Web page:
Exploring the Link Between Platelet Numbers and Vascular Homeostasis Across Early and Late Stages of Fibrosis in Hepatitis C
Thrombocytopenia is a hallmark of advanced liver disease. Platelets, growth factors (GFs), and vascular integrity are closely linked factors in disease pathogenesis, and their relationship, particularly in early disease stages, is not entirely understood. The aim was to compare circulating platelets, growth factors, and vascular injury markers (VIMs) in hepatitis C-infected (HCV) patients with early fibrosis and cirrhosis.
Retrospective evaluation of serum GFs and VIMs by ELISA were evaluated from twenty-six HCV patients. Analytes from an earlier time-point were correlated with MELD at a later time-point.
Platelets and GFs decreased, and VIMs increased with fibrosis. Platelets correlated positively with PDGF-AA, PDGF-BB, TGFB1, EGF, and P-selectin, and negatively with ICAM-3 and VCAM-1. P-selectin showed no correlations with VIMs but positively correlated with PDGF-AA, PDGF-BB, TGFB1, and EGF. Soluble VCAM-1 and ICAM-3 were linked to increasing fibrosis, liver enzymes, and synthetic dysfunction. Higher VCAM-1 and ICAM-3 and lower P-selectin at an earlier time-point were linked to higher MELD score at a later time-point.
In chronic HCV, progressive decline in platelets and growth factors with fibrosis and their associations suggest that platelets are an important source of circulating GFs and influence GF decline with fibrosis. Enhanced markers of vascular injury in patients with early fibrosis suggest an earlier onset of endothelial dysfunction preceding cirrhosis. Associations of VIMs with platelets suggest a critical link between platelets and vascular homeostasis. Circulating markers of vascular injury may not only have prognostic importance but emphasize the role of vascular dysfunction in liver disease pathogenesis (NCT00001971).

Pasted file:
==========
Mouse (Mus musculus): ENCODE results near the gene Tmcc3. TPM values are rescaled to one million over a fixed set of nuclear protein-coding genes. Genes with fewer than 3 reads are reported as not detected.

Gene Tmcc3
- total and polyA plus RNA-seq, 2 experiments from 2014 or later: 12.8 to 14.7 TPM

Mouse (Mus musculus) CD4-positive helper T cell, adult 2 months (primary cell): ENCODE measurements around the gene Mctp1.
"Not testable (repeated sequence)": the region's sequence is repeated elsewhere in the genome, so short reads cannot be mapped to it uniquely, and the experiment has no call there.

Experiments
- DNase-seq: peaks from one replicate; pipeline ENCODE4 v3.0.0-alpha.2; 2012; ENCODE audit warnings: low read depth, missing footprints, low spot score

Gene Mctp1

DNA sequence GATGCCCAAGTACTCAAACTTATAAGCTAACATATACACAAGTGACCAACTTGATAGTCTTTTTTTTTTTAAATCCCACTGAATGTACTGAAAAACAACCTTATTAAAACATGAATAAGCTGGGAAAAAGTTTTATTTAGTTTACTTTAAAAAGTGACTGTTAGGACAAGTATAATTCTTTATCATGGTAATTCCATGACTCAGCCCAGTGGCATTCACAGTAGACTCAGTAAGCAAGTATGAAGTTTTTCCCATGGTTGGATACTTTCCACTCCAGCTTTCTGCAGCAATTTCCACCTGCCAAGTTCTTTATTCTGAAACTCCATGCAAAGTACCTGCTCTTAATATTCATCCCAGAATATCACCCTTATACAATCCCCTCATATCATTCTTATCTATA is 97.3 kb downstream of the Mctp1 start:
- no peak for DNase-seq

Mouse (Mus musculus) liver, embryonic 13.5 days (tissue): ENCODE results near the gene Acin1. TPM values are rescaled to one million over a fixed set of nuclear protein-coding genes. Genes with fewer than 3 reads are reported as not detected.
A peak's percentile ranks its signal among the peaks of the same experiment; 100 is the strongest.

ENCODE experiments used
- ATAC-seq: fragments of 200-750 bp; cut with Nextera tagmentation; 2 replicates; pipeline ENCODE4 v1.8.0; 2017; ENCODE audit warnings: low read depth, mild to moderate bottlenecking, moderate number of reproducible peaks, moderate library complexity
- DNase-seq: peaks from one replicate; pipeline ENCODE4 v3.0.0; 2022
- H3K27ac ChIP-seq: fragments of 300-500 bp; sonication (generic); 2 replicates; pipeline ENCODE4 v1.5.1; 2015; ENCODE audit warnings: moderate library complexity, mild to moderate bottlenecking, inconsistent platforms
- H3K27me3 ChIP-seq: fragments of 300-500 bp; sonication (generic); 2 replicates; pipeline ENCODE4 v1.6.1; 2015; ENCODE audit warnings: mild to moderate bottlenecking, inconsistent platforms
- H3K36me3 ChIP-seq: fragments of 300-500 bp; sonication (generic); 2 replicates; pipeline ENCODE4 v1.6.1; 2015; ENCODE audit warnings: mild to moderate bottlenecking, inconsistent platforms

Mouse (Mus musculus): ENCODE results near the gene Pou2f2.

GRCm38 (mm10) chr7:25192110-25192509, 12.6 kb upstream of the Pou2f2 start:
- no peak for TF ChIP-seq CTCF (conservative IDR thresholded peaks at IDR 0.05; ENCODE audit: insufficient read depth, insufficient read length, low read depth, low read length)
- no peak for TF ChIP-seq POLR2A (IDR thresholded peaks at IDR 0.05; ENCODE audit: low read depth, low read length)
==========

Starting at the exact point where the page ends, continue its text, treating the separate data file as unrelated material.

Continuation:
KeywordsHepatitis C virus (HCV) Platelets Growth factors Vascular injury
David E Kleiner
Hepatitis C virus/HCV-infected subjects
Hepatic activity index
Prothrombin time international normalized ratio
Model for end-stage liver disease
Platelet-derived growth factor A
Platelet-derived growth factor B
Transforming growth factor beta isoform 1
Epidermal growth factor
Vascular endothelial growth factor
Intercellular adhesion molecule
Vascular cell adhesion molecule
Vascular injury marker
Chronic liver disease
David E. Kleiner
Direct acting antiviral therapy
We thank the patients, fellows, nurses, all staff, and institutional review board that assisted in the study.
This work was supported by the Intramural Research Program, National Institute of Diabetes and Digestive and Kidney Diseases.
Compliance with Ethical Standards
Conflicts of interest
All authors declare that they have no conflict of interest.
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